Growth in the first year

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Read about normal growth and weight gain in the first year of a baby's life. Growth charts and information about head circumference are also provided.

Key points

  • Most healthy, full-term newborn babies double their birth weight by four months and triple it by their first birthday.
  • When babies show an inadequate rate of growth over time using standard growth charts, this could indicate a failure to thrive.
  • Babies who are failing to thrive may need extra calories and will need to be followed closely by their health-care provider.
  • Your baby's head circumference will be measured at well baby visits, as head growth generally relates to brain growth.

Your baby's weight and height will be measured at every well-baby visit and compared to the normal ranges for babies of the same age. Keep in mind that all babies grow at different rates, so don't worry if your baby is a bit bigger or smaller than average.

Growth and weight gain

You will be told what percentile your baby is in for weight and height, compared with other babies of the same age. For example, if you are told that your baby is on the 90th percentile for weight, it means that they weigh more than 90% of babies their age.

Most healthy babies who are born full-term gain weight according to the following pattern:

AgeWeight gain per dayWeight gain per month
One to three months30 g
(about 1 oz)
900 g
(about 2 lbs)
Four to 12 months20 g
(about 0.7 oz)
600 g (about 1 lb 5 oz)

A useful rule of thumb is that most healthy, full-term newborn babies double their birth weight by four months and triple it by their first birthday.

Keep in mind, though, that all babies grow at their own pace. Your baby may gain weight faster or slower than the rates mentioned above. A small or large baby may be perfectly healthy. Also, babies have growth spurts and fluctuations in their rate of weight gain. Therefore, your baby might not remain at the same percentile for weight or height every time you bring them to the doctor for a well-baby visit.

If your baby was very large at birth, chances are that they will grow quite slowly for the first few months; by six to eight months, they will probably be close in weight to other babies their age. If your baby was small due to prematurity, they may catch up to normal weight over the first year of life.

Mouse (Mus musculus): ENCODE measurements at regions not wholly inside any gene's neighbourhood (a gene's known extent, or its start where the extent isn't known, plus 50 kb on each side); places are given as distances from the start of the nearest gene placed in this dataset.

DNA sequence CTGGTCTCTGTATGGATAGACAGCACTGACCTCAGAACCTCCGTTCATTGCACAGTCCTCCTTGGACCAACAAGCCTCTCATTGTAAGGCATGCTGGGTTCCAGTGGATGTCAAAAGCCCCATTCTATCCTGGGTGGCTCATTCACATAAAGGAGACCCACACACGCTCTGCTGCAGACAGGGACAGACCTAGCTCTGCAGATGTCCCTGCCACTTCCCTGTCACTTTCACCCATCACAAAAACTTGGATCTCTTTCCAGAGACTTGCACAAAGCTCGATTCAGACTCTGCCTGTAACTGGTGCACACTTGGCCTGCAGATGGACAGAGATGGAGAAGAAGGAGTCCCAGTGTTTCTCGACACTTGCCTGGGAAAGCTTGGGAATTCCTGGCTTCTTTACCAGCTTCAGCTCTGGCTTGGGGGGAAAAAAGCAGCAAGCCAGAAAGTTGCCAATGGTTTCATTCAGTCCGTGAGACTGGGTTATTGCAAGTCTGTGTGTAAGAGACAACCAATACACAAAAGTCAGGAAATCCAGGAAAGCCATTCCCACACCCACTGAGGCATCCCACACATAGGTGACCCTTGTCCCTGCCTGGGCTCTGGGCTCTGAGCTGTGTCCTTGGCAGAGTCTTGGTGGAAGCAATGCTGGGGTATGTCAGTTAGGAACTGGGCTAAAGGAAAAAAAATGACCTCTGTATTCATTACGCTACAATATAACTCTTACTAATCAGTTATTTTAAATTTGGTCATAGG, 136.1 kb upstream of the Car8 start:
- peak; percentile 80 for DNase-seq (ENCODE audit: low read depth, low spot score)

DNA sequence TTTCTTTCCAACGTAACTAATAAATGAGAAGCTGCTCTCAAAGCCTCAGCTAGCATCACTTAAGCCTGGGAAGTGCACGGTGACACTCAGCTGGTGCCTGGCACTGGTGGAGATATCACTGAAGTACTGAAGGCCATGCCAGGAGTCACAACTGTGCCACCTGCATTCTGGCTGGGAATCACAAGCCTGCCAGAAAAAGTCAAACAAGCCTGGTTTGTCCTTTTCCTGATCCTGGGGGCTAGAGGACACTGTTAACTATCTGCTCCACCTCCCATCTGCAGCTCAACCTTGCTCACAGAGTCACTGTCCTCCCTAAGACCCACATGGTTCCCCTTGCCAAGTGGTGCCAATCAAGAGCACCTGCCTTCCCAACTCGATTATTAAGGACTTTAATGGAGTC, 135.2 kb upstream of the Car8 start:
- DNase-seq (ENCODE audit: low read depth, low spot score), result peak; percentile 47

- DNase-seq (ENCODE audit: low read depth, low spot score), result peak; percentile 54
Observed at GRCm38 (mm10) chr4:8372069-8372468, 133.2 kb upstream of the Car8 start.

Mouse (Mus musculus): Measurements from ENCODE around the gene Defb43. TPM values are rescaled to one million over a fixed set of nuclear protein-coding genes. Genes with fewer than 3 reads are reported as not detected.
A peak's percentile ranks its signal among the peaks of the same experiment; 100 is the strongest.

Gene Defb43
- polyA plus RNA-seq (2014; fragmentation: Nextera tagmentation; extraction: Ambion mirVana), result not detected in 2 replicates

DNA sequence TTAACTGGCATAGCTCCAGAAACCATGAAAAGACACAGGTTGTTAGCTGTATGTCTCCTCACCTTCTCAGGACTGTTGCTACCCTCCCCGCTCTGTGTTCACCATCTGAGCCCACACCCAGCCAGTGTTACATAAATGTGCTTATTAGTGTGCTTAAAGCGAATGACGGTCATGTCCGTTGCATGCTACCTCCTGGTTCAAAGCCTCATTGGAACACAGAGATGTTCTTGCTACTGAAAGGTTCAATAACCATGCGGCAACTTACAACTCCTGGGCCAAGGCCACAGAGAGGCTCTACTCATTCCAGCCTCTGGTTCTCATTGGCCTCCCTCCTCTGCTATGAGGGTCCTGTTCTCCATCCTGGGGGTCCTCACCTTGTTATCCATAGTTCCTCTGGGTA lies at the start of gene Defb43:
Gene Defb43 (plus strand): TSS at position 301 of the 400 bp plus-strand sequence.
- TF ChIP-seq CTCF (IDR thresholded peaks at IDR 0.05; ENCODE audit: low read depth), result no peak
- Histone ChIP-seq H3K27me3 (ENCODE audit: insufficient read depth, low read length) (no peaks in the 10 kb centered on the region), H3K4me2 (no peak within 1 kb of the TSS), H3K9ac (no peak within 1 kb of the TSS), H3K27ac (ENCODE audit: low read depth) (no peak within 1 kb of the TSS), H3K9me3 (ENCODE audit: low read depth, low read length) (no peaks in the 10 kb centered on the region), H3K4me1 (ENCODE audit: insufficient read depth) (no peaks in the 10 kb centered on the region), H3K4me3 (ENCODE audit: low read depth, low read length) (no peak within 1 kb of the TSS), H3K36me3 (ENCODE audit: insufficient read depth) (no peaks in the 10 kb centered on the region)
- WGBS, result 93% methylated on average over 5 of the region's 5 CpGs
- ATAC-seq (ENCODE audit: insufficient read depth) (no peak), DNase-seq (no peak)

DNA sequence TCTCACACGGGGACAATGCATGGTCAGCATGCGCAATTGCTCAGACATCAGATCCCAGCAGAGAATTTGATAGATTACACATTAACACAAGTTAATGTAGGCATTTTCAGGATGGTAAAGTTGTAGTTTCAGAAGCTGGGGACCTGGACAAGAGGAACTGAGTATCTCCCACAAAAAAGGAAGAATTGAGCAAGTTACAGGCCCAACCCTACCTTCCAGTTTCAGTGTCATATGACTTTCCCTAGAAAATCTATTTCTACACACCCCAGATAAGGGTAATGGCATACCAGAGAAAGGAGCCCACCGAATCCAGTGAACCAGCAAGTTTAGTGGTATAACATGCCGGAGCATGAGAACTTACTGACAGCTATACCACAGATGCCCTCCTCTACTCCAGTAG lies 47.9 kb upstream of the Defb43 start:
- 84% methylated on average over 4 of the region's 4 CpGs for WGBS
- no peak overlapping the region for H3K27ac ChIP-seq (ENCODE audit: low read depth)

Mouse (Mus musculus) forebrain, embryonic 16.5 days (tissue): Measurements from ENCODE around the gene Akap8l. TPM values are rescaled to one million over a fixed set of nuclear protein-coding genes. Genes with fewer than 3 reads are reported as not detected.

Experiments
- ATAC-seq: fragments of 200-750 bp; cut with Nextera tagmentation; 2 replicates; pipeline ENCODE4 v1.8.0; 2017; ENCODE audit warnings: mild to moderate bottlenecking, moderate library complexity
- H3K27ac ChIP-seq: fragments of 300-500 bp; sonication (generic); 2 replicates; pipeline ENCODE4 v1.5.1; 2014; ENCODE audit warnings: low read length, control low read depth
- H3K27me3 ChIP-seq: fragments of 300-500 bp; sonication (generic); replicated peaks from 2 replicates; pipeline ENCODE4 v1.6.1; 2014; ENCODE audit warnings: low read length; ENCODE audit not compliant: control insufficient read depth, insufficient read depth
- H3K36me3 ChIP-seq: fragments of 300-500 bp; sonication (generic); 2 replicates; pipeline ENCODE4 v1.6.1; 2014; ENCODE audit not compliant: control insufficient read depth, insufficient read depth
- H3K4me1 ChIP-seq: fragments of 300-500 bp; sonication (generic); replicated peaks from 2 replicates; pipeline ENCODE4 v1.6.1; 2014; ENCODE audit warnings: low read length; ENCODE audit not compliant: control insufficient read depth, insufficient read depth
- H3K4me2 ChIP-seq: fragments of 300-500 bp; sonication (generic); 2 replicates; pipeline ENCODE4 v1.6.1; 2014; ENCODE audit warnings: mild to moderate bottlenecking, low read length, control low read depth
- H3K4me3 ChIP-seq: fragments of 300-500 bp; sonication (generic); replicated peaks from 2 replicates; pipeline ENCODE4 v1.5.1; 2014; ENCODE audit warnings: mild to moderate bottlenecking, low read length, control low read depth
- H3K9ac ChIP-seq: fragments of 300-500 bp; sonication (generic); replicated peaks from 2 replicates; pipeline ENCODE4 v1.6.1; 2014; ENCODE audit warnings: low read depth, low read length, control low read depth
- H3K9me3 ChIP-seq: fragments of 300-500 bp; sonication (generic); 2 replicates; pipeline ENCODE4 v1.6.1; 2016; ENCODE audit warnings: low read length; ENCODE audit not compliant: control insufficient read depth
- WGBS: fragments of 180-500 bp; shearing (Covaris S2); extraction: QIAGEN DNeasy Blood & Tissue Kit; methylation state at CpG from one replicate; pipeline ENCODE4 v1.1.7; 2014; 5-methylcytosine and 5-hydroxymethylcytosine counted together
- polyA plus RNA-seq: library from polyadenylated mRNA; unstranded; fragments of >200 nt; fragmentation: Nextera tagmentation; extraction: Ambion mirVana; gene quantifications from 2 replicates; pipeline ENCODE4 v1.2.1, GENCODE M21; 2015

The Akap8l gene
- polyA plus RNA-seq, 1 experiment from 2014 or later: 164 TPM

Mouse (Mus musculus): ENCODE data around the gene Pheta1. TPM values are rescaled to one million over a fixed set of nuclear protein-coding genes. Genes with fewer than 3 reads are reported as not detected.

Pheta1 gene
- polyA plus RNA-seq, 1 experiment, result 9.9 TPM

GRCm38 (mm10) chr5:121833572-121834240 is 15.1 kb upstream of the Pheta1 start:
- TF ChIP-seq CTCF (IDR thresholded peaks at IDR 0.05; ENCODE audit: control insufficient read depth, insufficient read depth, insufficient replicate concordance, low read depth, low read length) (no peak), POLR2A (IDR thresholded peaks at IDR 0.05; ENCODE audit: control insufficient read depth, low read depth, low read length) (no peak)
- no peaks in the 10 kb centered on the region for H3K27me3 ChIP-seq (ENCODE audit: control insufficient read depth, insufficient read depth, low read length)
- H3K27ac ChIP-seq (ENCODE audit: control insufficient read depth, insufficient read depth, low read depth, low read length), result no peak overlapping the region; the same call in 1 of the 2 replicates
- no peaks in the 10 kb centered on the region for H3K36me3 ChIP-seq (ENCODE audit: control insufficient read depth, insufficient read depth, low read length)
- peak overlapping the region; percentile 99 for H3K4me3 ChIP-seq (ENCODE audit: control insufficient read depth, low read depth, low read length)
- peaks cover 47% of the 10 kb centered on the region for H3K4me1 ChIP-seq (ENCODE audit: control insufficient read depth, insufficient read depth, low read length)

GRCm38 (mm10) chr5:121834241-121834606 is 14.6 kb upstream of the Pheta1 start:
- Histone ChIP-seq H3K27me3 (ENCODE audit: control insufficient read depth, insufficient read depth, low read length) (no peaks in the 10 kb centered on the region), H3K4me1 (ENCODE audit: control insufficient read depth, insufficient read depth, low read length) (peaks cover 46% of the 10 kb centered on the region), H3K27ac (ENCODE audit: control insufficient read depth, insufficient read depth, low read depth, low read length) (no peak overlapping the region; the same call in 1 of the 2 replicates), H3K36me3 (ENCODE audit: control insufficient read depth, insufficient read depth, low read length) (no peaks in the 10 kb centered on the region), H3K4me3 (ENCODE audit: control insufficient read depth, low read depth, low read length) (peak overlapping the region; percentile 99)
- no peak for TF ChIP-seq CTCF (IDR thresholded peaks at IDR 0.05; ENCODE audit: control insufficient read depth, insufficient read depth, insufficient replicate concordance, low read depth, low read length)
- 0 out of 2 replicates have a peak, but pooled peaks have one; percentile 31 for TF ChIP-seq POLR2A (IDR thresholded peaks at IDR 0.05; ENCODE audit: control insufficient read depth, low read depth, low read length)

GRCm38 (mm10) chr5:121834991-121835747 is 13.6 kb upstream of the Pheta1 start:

The best way to keep track of your baby's growth and weight gain is to bring them to their regularly scheduled well-baby visits. their health-care provider will carefully measure and plot their weight, height, and head circumference over time, and will compare the measurements to standardized growth charts.

Here are some weight gain and growth charts for girls from the World Health Organization:

Here are a few weight gain and growth charts for boys from the World Health Organization:

Your baby's physician will utilize charts recommended for use in your region.

Although growth and weight gain rates can fluctuate, if your baby shows an inadequate rate of growth over time using the standard growth charts, it could mean there is a problem such as failure to thrive.

What is failure to thrive?

Failure to thrive is when any of the following occurs:

  • weight less than the third percentile on a standard growth chart
  • weight 20% below the ideal weight for height
  • fall off from a previously established growth curve.

Babies who are failing to thrive should be carefully assessed to find a cause for their growth failure. They may need extra calories to catch up in their growth. These babies will also need to be followed closely by their paediatrician or family doctor.

Head circumference

Along with your baby's weight and height, their head circumference will be measured at every well-baby visit. Your health-care provider will measure around your baby's head at its largest area: above the eyebrows and ears, and around the back of the head. The measurement will be recorded and compared with their previous measurements, and with the normal ranges for babies of the same age. Head growth generally relates directly to brain growth.

If there is a problem with your baby's head growth, your doctor may become concerned about a possible problem. For example, an unusually large head, or one that is growing faster than normal, may mean that there is increased fluid within the skull. An exceptionally small head size, or one that is growing slower than normal, may mean that the brain is not developing properly.

Last updated: October 18th 2009